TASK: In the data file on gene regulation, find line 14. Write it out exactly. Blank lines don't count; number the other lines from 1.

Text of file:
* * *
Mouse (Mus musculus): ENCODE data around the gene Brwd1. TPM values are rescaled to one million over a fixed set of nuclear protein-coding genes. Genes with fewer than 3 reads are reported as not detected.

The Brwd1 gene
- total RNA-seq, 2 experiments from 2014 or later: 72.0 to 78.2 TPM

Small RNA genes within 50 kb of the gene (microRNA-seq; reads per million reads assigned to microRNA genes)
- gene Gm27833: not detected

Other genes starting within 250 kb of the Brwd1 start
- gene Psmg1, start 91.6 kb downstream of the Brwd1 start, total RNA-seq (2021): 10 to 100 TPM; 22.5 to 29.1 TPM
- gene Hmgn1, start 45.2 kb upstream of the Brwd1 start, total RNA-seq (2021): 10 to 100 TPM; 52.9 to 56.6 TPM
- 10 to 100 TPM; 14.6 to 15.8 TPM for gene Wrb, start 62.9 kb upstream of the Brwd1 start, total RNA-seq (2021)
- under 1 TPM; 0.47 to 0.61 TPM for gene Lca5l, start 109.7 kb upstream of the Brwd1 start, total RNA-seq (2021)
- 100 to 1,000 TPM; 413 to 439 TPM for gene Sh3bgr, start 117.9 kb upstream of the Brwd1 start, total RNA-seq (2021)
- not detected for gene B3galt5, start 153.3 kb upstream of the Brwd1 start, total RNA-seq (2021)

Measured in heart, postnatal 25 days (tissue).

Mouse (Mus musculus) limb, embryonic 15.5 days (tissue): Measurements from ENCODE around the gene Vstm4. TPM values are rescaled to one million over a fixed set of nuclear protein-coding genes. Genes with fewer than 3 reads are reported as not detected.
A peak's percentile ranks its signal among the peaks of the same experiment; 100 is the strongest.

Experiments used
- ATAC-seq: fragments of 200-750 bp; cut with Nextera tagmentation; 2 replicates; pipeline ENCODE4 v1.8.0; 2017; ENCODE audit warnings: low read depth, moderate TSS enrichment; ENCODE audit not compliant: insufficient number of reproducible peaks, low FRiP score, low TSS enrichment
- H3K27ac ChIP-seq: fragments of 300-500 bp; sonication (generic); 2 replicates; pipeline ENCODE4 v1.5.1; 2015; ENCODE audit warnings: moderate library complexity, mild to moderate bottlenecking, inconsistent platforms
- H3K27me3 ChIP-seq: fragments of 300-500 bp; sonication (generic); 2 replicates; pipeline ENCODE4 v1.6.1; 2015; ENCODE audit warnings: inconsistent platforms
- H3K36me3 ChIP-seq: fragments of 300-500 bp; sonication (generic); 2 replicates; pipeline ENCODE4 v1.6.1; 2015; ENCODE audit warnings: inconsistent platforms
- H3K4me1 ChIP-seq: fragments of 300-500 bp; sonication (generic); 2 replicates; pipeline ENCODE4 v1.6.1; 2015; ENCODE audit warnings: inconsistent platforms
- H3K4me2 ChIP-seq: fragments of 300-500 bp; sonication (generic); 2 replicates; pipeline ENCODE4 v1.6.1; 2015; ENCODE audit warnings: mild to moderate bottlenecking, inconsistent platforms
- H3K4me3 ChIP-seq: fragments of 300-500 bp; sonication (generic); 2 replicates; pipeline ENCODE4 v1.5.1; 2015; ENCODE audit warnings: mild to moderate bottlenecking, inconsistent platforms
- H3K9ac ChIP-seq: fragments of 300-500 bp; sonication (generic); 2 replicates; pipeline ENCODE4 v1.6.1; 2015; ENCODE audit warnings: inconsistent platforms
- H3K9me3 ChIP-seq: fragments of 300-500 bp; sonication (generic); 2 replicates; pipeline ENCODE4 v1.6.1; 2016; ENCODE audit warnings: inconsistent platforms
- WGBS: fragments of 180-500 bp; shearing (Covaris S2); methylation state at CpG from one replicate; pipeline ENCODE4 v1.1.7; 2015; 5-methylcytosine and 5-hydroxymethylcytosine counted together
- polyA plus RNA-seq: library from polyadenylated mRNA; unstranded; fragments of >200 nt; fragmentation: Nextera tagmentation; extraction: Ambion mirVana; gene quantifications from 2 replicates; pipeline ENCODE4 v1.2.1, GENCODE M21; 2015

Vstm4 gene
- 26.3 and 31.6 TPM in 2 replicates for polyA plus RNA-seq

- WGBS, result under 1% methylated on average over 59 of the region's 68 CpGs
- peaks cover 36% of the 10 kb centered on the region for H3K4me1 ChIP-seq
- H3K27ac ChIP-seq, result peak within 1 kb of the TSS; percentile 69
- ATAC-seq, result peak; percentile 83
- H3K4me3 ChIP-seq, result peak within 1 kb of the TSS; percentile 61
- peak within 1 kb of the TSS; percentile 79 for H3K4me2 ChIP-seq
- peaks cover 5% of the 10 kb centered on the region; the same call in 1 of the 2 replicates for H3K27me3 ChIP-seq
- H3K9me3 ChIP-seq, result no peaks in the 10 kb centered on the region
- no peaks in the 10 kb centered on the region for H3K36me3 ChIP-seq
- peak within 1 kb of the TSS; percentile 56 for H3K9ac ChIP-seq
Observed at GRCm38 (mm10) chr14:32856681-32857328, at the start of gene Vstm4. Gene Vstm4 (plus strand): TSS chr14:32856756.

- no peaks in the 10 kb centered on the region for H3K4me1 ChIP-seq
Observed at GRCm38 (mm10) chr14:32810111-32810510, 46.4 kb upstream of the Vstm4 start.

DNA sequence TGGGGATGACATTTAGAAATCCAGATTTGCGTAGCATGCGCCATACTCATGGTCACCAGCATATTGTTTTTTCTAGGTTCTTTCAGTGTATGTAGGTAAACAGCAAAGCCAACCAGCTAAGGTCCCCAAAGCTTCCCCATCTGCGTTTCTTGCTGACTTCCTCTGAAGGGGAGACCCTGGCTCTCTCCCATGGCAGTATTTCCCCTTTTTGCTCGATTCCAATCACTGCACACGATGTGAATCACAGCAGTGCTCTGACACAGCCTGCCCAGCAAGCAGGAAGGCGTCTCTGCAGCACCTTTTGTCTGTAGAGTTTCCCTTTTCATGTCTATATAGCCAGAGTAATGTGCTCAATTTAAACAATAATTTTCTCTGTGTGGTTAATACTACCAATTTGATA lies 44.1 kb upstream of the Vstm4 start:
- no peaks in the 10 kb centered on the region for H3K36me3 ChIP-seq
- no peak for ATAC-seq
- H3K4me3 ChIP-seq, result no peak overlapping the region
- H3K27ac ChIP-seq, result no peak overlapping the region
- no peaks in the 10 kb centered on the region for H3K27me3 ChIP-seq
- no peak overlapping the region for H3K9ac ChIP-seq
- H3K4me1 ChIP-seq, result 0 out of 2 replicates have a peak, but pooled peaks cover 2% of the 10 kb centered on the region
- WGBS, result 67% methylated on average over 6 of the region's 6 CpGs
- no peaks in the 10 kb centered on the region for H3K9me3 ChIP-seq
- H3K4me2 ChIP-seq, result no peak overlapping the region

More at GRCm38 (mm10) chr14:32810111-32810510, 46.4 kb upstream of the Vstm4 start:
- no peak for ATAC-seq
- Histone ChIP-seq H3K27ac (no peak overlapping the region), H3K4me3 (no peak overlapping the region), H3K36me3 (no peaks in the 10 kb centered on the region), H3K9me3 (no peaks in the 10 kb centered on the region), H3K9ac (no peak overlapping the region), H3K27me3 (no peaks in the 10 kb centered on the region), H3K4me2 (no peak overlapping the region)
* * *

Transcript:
Mouse (Mus musculus) limb, embryonic 15.5 days (tissue): Measurements from ENCODE around the gene Vstm4. TPM values are rescaled to one million over a fixed set of nuclear protein-coding genes. Genes with fewer than 3 reads are reported as not detected.